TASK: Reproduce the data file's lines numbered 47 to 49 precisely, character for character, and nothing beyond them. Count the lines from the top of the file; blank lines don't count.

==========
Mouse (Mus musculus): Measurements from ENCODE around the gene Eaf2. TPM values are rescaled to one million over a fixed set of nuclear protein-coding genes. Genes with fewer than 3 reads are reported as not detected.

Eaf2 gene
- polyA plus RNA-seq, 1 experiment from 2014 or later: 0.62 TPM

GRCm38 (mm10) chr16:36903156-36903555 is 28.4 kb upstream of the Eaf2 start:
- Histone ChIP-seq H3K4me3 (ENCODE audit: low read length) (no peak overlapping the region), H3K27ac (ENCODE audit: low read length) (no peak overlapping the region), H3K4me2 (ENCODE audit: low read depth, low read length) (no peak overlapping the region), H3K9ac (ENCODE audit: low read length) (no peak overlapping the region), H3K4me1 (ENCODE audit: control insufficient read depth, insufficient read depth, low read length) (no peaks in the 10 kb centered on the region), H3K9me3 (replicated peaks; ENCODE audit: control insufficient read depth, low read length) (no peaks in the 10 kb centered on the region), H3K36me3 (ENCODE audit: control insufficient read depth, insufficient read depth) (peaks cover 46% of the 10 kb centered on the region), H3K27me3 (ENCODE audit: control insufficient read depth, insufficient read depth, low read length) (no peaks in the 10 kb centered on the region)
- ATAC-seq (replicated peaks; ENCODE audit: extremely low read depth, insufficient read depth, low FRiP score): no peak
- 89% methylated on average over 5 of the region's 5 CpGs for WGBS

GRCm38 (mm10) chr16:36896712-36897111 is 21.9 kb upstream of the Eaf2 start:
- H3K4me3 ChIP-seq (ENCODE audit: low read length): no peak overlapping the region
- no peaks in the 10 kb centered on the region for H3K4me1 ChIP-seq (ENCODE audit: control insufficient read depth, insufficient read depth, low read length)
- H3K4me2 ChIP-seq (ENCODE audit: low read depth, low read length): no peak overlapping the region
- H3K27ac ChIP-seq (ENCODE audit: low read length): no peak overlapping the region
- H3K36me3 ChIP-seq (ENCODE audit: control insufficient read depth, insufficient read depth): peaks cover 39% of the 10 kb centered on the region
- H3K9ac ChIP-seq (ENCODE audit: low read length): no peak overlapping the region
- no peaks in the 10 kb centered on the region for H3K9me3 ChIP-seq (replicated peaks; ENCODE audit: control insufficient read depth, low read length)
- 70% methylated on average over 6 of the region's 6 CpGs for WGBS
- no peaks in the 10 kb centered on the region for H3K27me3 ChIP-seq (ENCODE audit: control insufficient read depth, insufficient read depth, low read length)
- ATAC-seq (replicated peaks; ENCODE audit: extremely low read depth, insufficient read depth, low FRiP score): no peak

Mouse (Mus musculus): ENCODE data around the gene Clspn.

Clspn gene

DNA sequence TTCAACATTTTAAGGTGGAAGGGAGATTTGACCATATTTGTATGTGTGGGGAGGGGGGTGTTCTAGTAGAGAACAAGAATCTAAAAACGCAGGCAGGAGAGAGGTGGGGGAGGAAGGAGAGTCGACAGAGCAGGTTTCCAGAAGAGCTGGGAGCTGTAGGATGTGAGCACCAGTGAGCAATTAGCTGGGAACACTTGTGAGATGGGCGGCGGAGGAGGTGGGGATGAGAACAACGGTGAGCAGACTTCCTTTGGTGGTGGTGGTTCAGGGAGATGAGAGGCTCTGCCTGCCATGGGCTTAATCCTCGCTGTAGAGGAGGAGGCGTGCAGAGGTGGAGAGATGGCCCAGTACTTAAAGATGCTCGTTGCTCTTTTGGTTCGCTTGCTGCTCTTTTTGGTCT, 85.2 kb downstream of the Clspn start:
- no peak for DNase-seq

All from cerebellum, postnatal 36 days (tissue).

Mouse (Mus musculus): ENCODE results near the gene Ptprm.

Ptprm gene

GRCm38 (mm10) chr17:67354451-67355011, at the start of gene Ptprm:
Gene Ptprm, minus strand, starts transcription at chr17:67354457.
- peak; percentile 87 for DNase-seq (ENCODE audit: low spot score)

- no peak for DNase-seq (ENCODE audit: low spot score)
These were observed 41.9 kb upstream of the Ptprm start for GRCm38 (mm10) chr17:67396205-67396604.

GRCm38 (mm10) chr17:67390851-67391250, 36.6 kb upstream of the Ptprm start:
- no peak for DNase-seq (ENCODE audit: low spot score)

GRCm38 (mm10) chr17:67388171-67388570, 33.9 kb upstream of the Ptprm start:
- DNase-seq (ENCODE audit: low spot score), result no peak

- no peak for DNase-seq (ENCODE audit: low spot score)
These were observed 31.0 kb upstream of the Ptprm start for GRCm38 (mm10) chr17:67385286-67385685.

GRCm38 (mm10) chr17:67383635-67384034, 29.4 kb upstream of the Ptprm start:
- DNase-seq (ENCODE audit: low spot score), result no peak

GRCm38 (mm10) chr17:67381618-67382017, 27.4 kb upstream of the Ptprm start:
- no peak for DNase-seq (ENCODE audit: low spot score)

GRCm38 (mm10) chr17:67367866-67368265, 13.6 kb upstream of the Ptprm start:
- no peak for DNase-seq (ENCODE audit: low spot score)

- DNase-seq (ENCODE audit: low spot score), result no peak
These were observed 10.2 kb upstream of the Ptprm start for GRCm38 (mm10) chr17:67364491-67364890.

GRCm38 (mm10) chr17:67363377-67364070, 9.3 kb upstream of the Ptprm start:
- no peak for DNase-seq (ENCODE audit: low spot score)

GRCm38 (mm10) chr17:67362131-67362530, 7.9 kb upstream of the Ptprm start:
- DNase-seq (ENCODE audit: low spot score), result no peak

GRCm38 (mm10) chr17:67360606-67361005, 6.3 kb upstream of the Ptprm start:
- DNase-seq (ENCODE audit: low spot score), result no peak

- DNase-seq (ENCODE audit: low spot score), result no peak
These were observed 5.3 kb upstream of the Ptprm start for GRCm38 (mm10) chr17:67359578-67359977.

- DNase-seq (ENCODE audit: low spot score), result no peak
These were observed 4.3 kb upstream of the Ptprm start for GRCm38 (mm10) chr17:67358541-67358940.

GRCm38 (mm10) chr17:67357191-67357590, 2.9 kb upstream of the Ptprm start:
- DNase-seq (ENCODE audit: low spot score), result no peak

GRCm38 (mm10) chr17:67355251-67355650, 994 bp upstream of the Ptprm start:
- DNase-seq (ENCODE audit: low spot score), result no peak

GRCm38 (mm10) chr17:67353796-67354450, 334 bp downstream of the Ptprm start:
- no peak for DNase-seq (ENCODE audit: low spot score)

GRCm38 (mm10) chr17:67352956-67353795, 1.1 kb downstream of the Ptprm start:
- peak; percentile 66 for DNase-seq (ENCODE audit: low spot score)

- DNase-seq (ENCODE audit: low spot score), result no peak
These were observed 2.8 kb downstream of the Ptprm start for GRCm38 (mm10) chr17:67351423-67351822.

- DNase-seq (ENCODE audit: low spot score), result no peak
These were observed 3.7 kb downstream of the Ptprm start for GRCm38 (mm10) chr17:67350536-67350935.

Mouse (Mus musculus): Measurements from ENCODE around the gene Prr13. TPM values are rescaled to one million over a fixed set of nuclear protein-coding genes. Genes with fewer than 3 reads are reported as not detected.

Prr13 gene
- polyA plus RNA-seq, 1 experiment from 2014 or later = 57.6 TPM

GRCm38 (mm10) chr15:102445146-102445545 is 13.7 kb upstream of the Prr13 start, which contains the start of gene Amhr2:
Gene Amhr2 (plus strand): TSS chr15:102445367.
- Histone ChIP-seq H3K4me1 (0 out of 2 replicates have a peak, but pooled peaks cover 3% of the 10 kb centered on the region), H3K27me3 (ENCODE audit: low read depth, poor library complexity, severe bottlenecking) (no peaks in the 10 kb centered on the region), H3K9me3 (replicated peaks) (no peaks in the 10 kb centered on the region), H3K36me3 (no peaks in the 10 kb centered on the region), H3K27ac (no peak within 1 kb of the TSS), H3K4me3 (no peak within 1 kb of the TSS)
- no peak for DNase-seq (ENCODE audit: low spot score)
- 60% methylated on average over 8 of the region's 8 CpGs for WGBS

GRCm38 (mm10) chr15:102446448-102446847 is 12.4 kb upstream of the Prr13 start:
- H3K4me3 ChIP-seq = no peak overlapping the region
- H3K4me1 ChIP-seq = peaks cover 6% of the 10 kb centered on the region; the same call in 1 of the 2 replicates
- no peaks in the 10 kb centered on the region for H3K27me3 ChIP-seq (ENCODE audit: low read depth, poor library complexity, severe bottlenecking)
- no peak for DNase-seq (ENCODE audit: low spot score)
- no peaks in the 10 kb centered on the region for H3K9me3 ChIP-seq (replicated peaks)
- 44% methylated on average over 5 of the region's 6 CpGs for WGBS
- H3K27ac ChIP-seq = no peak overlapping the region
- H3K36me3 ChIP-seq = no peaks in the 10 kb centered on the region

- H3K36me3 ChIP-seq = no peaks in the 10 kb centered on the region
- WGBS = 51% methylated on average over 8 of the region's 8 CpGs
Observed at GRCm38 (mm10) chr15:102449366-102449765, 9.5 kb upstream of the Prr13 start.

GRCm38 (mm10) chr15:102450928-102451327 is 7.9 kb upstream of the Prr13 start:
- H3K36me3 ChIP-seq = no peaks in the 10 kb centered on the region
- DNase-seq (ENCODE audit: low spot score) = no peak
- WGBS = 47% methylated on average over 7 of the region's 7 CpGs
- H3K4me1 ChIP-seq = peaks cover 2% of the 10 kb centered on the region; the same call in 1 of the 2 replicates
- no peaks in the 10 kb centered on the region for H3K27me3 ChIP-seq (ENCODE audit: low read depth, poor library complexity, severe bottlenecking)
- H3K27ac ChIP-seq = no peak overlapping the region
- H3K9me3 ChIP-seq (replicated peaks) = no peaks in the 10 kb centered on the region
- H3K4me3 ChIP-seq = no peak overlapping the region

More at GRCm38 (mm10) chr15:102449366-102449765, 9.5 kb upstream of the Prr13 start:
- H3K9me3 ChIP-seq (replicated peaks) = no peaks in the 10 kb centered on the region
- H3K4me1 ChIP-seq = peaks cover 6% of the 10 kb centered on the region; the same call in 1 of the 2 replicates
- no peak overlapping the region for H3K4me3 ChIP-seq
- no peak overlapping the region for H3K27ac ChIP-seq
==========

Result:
GRCm38 (mm10) chr17:67362131-67362530, 7.9 kb upstream of the Ptprm start:
- DNase-seq (ENCODE audit: low spot score), result no peak

GRCm38 (mm10) chr17:67360606-67361005, 6.3 kb upstream of the Ptprm start: